I'm in the middle of collecting my dissertation data. And it's nearly turning me into an confused mess.
Due to an unfortunate circumstance, I only have a three week window to collect my data. Which means that my priority right now is organizing experimental sessions and recruiting participants. Last night my adviser told me that I should try informal methods, "word of mouth," to recruit participants. So I spent at least an hour last night emailing professors I know, fellow hall directors, and advisers of student organizations. Then this morning at approximately 9:23 during my 9am work meeting, I received an email on my dag smartphone from the presenter of my dissertation study that he double-booked himself and needed to reschedule one of our sessions next week. Which 10 participants had already signed up for. So, I spent the rest of the loooong meeting worrying about rescheduling a location and contacting the participants. Within an hour of the meeting's end, I had rescheduled a location, confirmed with the presenter, contacting the participants, and met with my adviser. I spent at least another hour munching chocolate covered espresso beans and emailing the folks I had emailed last night to let them know about the schedule change and additional contacts who might help me recruit research participants.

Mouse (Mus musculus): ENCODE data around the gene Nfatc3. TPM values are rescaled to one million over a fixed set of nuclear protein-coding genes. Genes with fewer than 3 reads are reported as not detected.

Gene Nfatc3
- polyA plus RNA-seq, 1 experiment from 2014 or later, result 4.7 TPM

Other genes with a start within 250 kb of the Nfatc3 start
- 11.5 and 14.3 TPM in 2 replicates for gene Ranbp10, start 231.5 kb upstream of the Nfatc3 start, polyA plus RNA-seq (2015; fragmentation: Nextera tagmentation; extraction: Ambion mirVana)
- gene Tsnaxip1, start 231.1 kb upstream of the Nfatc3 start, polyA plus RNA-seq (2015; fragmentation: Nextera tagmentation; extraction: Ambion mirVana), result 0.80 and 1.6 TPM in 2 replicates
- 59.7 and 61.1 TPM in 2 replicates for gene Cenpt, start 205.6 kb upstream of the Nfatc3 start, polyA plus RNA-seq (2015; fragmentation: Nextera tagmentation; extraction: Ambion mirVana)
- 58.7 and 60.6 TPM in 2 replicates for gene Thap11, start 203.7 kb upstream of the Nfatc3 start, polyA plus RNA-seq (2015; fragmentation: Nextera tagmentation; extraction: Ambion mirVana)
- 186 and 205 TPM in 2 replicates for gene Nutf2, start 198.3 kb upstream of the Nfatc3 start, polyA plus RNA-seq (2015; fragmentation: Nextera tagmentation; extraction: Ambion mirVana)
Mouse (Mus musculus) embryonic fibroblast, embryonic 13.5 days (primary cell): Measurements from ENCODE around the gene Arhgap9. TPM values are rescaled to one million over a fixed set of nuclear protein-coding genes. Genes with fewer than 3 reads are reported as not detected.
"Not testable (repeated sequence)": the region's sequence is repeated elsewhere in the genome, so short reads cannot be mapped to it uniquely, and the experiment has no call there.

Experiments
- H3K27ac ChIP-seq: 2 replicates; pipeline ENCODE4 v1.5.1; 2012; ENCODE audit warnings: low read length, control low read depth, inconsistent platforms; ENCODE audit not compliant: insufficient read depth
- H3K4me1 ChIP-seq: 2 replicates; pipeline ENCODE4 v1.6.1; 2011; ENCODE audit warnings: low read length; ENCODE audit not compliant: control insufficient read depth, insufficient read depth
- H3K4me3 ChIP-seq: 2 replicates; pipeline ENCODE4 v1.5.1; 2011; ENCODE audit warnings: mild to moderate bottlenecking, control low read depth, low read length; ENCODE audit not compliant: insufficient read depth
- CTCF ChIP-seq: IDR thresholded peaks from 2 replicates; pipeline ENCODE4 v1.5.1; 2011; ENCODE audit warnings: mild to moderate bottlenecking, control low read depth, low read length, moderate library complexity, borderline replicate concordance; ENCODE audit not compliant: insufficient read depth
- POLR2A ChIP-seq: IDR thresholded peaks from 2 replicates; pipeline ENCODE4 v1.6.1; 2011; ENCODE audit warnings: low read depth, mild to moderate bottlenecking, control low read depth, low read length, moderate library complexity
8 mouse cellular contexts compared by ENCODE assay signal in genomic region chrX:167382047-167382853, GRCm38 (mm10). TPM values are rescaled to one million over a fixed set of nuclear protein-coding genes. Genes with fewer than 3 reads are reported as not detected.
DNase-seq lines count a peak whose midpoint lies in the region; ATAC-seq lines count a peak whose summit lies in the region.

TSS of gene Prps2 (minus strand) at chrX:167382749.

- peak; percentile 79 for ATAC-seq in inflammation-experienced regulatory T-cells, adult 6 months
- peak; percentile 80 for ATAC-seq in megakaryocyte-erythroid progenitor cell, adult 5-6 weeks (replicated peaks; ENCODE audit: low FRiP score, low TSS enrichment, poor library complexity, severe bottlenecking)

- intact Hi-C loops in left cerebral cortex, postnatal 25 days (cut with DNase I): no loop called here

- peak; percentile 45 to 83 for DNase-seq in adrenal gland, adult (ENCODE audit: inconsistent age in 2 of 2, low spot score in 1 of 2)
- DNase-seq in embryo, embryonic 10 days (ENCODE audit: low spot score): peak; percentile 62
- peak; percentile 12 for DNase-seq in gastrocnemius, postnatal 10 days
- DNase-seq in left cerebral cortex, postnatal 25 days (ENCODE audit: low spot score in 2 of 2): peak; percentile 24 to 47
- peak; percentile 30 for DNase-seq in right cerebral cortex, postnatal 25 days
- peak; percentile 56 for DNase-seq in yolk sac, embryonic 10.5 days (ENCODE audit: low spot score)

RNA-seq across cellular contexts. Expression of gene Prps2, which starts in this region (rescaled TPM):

By by 2pm meeting with one of the Resident Advisers I supervise, I was a disoriented, jittery mess who kept asking her questions about things she was working on, to which she would answer by blinking twice and then saying, "I sent you an email about that already . . . "
And now I know why my adviser is frequently so scattered when I talk to him. Not because he's suffering from any kind of premature dementia, but because he is first and foremost a researcher. There is absolute truth to the absent-minded professor stereotype. Fortunately, I don't plan a career which would primarily involve research, so likely this research-influenced incoherent fugue state will be brief. I apologized to my RA, saying, "I'm sorry, it's hard for me to keep everyone's things straight unless I'm looking at them," when I should have said, "I'm sorry, I'm collecting research data right now, and it's hard for me to remember to turn my oven off."
But there is an end at sight. Despite this mad rush of data collection, if all goes well, this could turn out to be a blessing in disguise. How great will it be to have it all collected so soon, and time to spend analyzing it before the semester is up (which will carry it's own madness), before I begin my summer adventures! There is hope for me to be a doctor by next year. Sigh.